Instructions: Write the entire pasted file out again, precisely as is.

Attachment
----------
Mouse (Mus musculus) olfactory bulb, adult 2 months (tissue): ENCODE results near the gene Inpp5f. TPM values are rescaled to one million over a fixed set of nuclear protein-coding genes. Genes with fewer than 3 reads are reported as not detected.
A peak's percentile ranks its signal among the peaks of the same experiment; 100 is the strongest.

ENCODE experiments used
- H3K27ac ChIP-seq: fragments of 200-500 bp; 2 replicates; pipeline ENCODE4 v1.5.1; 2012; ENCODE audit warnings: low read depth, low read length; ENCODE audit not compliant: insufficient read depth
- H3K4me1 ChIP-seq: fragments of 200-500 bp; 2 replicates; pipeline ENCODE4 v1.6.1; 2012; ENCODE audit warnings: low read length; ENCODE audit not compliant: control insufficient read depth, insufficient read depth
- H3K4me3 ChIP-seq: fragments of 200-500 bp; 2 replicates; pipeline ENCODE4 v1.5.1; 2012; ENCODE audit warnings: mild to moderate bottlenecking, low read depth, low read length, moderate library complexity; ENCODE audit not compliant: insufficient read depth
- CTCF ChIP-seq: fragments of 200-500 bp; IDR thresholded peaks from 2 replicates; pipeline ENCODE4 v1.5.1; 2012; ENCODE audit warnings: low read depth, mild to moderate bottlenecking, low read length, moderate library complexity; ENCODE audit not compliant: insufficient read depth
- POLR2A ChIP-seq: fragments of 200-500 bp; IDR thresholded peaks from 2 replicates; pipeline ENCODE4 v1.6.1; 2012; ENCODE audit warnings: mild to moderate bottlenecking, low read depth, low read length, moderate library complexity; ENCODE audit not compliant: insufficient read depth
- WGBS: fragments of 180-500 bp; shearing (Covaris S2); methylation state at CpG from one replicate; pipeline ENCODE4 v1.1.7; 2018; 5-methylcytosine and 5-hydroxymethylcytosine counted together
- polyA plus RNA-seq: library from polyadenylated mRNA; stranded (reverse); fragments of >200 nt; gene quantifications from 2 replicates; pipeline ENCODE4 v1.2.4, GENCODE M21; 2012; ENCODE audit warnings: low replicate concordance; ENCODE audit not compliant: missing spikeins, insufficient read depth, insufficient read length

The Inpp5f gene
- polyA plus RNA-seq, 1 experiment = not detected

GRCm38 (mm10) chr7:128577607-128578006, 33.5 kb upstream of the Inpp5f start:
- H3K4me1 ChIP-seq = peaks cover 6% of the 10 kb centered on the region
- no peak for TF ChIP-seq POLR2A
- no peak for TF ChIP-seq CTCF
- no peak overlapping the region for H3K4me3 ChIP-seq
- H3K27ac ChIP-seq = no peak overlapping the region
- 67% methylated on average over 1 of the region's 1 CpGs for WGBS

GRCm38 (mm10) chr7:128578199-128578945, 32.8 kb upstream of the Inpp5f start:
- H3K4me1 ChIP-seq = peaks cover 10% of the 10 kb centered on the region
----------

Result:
Mouse (Mus musculus) olfactory bulb, adult 2 months (tissue): ENCODE results near the gene Inpp5f. TPM values are rescaled to one million over a fixed set of nuclear protein-coding genes. Genes with fewer than 3 reads are reported as not detected.
A peak's percentile ranks its signal among the peaks of the same experiment; 100 is the strongest.

ENCODE experiments used
- H3K27ac ChIP-seq: fragments of 200-500 bp; 2 replicates; pipeline ENCODE4 v1.5.1; 2012; ENCODE audit warnings: low read depth, low read length; ENCODE audit not compliant: insufficient read depth
- H3K4me1 ChIP-seq: fragments of 200-500 bp; 2 replicates; pipeline ENCODE4 v1.6.1; 2012; ENCODE audit warnings: low read length; ENCODE audit not compliant: control insufficient read depth, insufficient read depth
- H3K4me3 ChIP-seq: fragments of 200-500 bp; 2 replicates; pipeline ENCODE4 v1.5.1; 2012; ENCODE audit warnings: mild to moderate bottlenecking, low read depth, low read length, moderate library complexity; ENCODE audit not compliant: insufficient read depth
- CTCF ChIP-seq: fragments of 200-500 bp; IDR thresholded peaks from 2 replicates; pipeline ENCODE4 v1.5.1; 2012; ENCODE audit warnings: low read depth, mild to moderate bottlenecking, low read length, moderate library complexity; ENCODE audit not compliant: insufficient read depth
- POLR2A ChIP-seq: fragments of 200-500 bp; IDR thresholded peaks from 2 replicates; pipeline ENCODE4 v1.6.1; 2012; ENCODE audit warnings: mild to moderate bottlenecking, low read depth, low read length, moderate library complexity; ENCODE audit not compliant: insufficient read depth
- WGBS: fragments of 180-500 bp; shearing (Covaris S2); methylation state at CpG from one replicate; pipeline ENCODE4 v1.1.7; 2018; 5-methylcytosine and 5-hydroxymethylcytosine counted together
- polyA plus RNA-seq: library from polyadenylated mRNA; stranded (reverse); fragments of >200 nt; gene quantifications from 2 replicates; pipeline ENCODE4 v1.2.4, GENCODE M21; 2012; ENCODE audit warnings: low replicate concordance; ENCODE audit not compliant: missing spikeins, insufficient read depth, insufficient read length

The Inpp5f gene
- polyA plus RNA-seq, 1 experiment = not detected

GRCm38 (mm10) chr7:128577607-128578006, 33.5 kb upstream of the Inpp5f start:
- H3K4me1 ChIP-seq = peaks cover 6% of the 10 kb centered on the region
- no peak for TF ChIP-seq POLR2A
- no peak for TF ChIP-seq CTCF
- no peak overlapping the region for H3K4me3 ChIP-seq
- H3K27ac ChIP-seq = no peak overlapping the region
- 67% methylated on average over 1 of the region's 1 CpGs for WGBS

GRCm38 (mm10) chr7:128578199-128578945, 32.8 kb upstream of the Inpp5f start:
- H3K4me1 ChIP-seq = peaks cover 10% of the 10 kb centered on the region